Tuesday, November 08, 2005

Today's art: Clay man

clay man

This strange chap started out as a clay figure I'd made. Then photographed. Then I painted him in Painter IX.

Not sure about him at all.

But I decided that part of the point of doing art everyday was to put up something whether I liked it or not!

7 comments:

JacqueLynn said...

He made for some very interesting textures and expression. It's fun to just have fun, that's what my Iko Iko piece was. Iko Iko is a New Orleans Mardi Gras song.

Kathryn said...

Ooo, this is vibrant. Makes me think of a psychedelic gingerbread man. :) Jacquelynn is right, it IS fun to just have fun. I'm glad you are.

carla said...

He reminds me of little kids when they are acting like superheroes...they take on that stance! He's got a lot of action in him with his posture and all those wild colors. That's great you're doing daily art!

Alina Chau said...

Very expressive painting!! Love it!

Guyana-Gyal said...

Hey, the gingerbread man all dolled up!

Love the colours contrasting with that stark background.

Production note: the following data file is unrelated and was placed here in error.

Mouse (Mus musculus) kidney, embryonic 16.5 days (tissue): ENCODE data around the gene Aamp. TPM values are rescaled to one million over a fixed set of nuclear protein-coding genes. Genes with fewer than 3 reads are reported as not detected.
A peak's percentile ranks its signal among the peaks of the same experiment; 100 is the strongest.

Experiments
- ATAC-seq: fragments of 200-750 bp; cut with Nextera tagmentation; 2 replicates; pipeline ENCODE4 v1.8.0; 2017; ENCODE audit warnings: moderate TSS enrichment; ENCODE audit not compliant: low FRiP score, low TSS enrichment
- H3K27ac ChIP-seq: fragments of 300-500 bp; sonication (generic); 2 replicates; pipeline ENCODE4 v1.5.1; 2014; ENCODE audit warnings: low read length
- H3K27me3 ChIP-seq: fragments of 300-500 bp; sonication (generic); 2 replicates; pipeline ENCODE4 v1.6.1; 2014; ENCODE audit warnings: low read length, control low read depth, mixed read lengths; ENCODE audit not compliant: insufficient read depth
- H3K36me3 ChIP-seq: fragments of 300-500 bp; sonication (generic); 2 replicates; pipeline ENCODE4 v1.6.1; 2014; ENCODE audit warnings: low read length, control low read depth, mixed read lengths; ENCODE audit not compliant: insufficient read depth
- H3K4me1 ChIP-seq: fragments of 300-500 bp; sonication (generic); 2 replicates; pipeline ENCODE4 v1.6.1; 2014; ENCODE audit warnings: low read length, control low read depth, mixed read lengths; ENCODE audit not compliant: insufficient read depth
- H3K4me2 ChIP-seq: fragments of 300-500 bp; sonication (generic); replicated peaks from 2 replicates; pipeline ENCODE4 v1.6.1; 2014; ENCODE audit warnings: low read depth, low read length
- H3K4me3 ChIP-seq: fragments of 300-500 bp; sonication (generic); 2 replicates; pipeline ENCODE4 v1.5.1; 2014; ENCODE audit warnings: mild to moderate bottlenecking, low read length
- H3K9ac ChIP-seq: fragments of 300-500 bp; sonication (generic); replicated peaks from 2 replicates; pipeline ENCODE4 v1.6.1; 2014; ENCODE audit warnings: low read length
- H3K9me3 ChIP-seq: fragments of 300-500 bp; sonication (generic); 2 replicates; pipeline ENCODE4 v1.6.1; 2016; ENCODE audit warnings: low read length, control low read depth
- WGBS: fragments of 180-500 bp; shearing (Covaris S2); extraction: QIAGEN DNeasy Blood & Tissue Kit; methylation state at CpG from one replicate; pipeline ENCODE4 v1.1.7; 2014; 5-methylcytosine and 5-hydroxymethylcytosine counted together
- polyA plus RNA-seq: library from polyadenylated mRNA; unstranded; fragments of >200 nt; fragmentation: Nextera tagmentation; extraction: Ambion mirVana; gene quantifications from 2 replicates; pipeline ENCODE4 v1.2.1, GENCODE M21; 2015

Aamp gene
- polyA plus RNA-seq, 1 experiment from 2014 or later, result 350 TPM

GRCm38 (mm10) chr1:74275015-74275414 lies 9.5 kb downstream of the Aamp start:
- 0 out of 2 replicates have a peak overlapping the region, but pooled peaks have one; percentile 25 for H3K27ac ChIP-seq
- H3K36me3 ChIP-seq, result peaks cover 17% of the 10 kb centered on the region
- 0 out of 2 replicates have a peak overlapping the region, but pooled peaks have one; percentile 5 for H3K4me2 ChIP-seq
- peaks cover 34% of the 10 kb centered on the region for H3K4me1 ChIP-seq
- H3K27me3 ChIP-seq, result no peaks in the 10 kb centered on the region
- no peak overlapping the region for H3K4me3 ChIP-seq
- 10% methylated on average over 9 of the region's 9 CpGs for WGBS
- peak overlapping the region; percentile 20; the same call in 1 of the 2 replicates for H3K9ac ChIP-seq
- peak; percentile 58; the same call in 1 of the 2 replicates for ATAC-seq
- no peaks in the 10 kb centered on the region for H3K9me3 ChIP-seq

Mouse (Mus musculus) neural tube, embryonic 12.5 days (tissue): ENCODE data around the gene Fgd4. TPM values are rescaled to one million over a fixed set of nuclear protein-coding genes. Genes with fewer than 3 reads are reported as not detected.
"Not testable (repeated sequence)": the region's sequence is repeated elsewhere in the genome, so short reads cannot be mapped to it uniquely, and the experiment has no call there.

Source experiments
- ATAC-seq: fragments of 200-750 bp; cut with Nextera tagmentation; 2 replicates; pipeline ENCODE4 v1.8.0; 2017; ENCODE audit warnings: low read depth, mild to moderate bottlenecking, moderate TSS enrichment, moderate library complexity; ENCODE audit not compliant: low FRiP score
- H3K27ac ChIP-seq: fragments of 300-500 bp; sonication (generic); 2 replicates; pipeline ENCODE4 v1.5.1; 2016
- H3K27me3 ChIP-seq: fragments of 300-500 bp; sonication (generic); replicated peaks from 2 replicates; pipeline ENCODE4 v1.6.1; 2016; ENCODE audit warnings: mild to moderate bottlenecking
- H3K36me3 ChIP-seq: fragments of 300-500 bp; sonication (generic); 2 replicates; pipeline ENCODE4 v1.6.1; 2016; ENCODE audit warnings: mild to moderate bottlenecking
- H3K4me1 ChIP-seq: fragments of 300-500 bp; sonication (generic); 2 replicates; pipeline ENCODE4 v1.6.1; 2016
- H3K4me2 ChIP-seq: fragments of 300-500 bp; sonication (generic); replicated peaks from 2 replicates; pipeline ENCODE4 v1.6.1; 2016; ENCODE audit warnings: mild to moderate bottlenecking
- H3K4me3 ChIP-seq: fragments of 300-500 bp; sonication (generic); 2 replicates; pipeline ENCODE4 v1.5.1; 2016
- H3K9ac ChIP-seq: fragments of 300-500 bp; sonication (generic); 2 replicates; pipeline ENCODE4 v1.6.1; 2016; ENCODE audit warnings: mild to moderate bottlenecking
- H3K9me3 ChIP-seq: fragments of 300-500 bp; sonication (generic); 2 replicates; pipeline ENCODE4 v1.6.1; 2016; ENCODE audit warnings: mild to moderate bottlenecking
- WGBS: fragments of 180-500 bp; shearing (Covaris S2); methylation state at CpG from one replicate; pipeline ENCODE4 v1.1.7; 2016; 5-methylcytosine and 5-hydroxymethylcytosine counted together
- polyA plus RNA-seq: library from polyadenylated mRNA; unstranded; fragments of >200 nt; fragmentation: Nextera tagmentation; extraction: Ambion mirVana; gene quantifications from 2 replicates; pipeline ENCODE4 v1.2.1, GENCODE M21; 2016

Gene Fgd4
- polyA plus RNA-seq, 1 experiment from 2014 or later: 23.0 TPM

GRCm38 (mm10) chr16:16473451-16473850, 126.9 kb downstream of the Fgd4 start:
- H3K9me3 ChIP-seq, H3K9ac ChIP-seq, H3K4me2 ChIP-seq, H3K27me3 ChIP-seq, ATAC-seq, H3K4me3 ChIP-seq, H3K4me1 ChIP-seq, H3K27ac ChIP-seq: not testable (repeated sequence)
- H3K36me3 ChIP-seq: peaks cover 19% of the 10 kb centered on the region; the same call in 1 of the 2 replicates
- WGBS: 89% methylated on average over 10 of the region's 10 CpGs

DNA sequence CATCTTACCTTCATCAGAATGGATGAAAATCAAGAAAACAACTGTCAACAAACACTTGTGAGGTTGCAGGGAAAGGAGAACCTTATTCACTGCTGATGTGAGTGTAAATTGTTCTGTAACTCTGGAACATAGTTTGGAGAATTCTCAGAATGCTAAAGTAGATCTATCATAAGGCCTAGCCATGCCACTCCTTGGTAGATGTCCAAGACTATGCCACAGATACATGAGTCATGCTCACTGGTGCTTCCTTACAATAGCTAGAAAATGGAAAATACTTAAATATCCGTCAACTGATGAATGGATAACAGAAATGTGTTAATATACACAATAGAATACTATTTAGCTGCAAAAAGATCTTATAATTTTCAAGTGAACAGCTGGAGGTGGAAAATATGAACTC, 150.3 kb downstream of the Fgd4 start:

They say writers must write every single day too.

Peascod said...

I like this very much. I love the background. How did you create it? I love the colors! jackie

Caroline said...

Jacquelynn - thanks for letting me know where Iko Iko came from. It is fun to just have fun. This funny chap was probably influenced by your fun piece now I think about it... as well as my work from yesterday.

Kathryn - Psychedelic gingerbread man? Maybe if I had made him in edible form I'd have liked him a whole lot more from the beginning... perhaps I chose the wrong medium.

Carla - Superhero Child that's just what I need to be right now. Brave enough to take on the world, although really its only me that is in the way...

Alina - Thanks!

GG - I like the background. I'd been planning on cutting him out entirely but I liked what was left.

Jackie (peascod) - Thank you. I made the background by placing the figure on my mantlepiece for his photograph then I just kept on selecting and deleting bits until what was left is what you see.